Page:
Day-to-day life in my village hasn’t changed that dramatically for me since we went into lockdown. I don’t even find it weird when people cross the road to avoid me, because I’ve been walking my Staffordshire Bull Terrier X Akita for almost six years, so I’ve grown accustomed to being avoided. Although these days I’m much more mindful of giving other people space – so I’m the one who’s crossing the road, or climbing into a hedge to avoid a lady with a pram.
If I’m walking down an alley and clock someone coming towards us then I’ll immediately double back and find another way – like Pac Man trying to avoid an oncoming ghost.
Every village has its problems… graffiti, dog walkers who don’t pick up poop, people setting off fireworks at unsociable hours, fly tipping… but since the lockdown I’ve been impressed by the community spirit – people who respect social distancing, the weekly clap for carers, and the way in which local businesses have adapted to the crisis. Ash’s shop has been a lifeline for many villagers who struggle to get around, while their traffic light entry system gives us all that extra peace of mind.
Yes, you’ll always have those who flout the rules or seem oblivious to others, but the majority of people have been great. I’ve also been somewhat surprised by how many people live in the same household – but that’s another story.
Personally, I do now struggle to focus on work projects at home, and perhaps my biggest distraction is Luna, the four-legged floof bum who consumes every waking hour of my life – and occasionally sneezes in my face at 3am.
I frequently sit down to work only to be distracted by Luna barking at postman, Luna barking at cat, Luna barking at delivery van, Luna.. well, you get the gist. The other day I hear a commotion downstairs and found she’d cornered a bee in the lounge. And the last time she ate a bee I was scrubbing vomit out of the carpet.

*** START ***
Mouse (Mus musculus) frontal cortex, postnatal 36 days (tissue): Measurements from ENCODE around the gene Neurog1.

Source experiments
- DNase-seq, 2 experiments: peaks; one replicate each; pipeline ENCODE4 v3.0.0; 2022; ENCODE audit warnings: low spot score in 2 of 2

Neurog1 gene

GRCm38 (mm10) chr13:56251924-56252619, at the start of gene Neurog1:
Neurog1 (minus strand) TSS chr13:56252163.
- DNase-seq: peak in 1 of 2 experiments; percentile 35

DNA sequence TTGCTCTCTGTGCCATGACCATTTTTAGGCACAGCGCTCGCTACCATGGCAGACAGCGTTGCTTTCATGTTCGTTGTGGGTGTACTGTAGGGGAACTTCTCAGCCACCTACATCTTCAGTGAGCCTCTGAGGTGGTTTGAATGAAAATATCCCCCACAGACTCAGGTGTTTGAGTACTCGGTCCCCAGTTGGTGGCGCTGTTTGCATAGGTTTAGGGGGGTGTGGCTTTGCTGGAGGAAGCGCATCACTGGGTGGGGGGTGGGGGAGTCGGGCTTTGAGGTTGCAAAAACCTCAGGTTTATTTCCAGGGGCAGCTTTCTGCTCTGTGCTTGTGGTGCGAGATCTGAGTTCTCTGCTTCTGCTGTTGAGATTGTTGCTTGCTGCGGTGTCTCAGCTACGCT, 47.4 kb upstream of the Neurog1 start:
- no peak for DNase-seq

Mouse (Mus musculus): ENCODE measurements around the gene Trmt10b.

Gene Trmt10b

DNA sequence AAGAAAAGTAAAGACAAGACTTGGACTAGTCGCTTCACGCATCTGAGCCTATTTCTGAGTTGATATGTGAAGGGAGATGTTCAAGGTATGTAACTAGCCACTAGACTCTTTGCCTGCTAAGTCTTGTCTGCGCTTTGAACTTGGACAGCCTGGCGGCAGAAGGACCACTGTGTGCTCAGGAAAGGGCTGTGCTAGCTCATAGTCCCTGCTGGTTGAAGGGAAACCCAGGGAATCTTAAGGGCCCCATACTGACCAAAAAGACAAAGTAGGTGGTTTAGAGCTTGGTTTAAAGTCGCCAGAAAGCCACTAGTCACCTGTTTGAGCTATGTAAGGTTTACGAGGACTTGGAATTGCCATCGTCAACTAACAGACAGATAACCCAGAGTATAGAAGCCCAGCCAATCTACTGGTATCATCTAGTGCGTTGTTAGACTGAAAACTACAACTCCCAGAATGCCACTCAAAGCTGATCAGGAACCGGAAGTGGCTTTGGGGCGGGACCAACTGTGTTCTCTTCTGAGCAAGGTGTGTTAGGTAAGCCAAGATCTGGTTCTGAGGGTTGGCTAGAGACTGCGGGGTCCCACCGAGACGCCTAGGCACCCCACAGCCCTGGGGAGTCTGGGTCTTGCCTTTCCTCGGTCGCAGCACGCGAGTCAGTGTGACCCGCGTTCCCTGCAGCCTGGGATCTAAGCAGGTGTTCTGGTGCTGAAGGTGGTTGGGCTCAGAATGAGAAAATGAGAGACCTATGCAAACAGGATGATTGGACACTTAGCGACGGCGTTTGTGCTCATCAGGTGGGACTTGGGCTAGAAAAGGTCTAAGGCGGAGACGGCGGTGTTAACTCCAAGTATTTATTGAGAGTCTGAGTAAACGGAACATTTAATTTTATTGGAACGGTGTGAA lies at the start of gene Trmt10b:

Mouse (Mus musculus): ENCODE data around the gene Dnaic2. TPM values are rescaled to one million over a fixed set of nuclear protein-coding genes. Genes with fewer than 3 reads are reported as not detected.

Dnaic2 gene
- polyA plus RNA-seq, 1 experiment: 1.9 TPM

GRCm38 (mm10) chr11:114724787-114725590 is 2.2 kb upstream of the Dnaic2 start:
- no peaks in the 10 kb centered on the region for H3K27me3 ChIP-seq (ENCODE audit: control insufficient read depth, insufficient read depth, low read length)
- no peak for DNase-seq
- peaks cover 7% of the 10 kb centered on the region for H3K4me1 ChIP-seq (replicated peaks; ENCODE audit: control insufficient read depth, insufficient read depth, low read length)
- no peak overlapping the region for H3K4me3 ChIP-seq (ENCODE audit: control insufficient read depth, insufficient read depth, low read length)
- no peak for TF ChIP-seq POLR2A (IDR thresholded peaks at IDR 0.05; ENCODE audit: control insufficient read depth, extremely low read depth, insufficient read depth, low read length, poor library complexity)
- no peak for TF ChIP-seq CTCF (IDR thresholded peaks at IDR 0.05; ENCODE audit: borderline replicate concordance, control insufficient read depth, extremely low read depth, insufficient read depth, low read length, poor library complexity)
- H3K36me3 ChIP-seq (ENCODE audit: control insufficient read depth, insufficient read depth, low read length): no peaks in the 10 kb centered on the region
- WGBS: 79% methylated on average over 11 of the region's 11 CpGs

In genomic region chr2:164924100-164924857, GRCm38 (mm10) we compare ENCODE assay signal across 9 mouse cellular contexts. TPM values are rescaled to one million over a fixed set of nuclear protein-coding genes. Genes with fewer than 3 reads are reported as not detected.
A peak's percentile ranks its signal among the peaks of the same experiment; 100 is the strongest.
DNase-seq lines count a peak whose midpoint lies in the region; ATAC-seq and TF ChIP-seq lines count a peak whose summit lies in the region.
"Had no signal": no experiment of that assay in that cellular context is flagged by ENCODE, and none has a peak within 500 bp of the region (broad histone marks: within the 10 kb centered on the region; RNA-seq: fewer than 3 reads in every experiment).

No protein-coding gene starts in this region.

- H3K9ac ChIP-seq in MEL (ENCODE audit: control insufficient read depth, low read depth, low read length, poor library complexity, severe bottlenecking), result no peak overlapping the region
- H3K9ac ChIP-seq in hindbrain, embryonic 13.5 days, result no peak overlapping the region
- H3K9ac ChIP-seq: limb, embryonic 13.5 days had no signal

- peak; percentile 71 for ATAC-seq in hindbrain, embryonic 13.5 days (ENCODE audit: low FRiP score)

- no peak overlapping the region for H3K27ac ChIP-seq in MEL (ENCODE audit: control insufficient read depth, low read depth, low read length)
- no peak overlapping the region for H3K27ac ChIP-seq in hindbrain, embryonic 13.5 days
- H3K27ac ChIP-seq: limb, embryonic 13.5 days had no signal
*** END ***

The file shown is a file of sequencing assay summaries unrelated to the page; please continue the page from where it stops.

On a positive note; I think this period has challenged me on what I want to do with my life and where I want to be. Sometimes it helps when you’re dragged, kicking and screaming, from your comfort zone.
The other day I had some potentially upsetting news for someone so I buried it for a few days until I found the right moment. Although I knew there’d never be a ‘right’ moment so I just had to take a deep breath and pluck up the courage to drop my bombshell. Thankfully, it transpired that they also had some potentially upsetting news that effectively canceled out my potentially upsetting news. So it was more a case of two negatives making a positive.
It’s good to talk. Sometimes. It helps to lift the burden, so to speak. Talk. Cry. Hug. Whatever helps really. I’m fortunate to have my dog, who is the only family member I’ve seen this calendar year. She’s a great listener, she doesn’t judge me if I cry, and she gives good hugs. Well, unless my lodger is making toast and then I’m dead to her.
Also, I know I can talk to my lodger. Although she might be a tad concerned if I started crying and said “I need a hug!” – especially if I’ve not showered that day.
Come to think of it – someone recently said “I know you’re not a hugger” and a few hours later I thought to myself… “What did they mean by that?” as I don’t recall ever saying I don’t like hugs. So maybe I just don’t look like a huggable person? Maybe I need to work on my cactus-like posture, or the resting bitch face.
The thing is, we all struggle from time-to-time. And after seven weeks in lockdown I thought I was coping pretty well. Until the day I glanced down at my desk and clocked a bowl with remnants of dried Weetabix. It had been there for several days, so I needed a hammer and chisel to get that stuff out.
That’s when I recalled a tweet from Mandeep Dhillon (After Life) that read “Key to being a grown up… rinse the plate straight away.”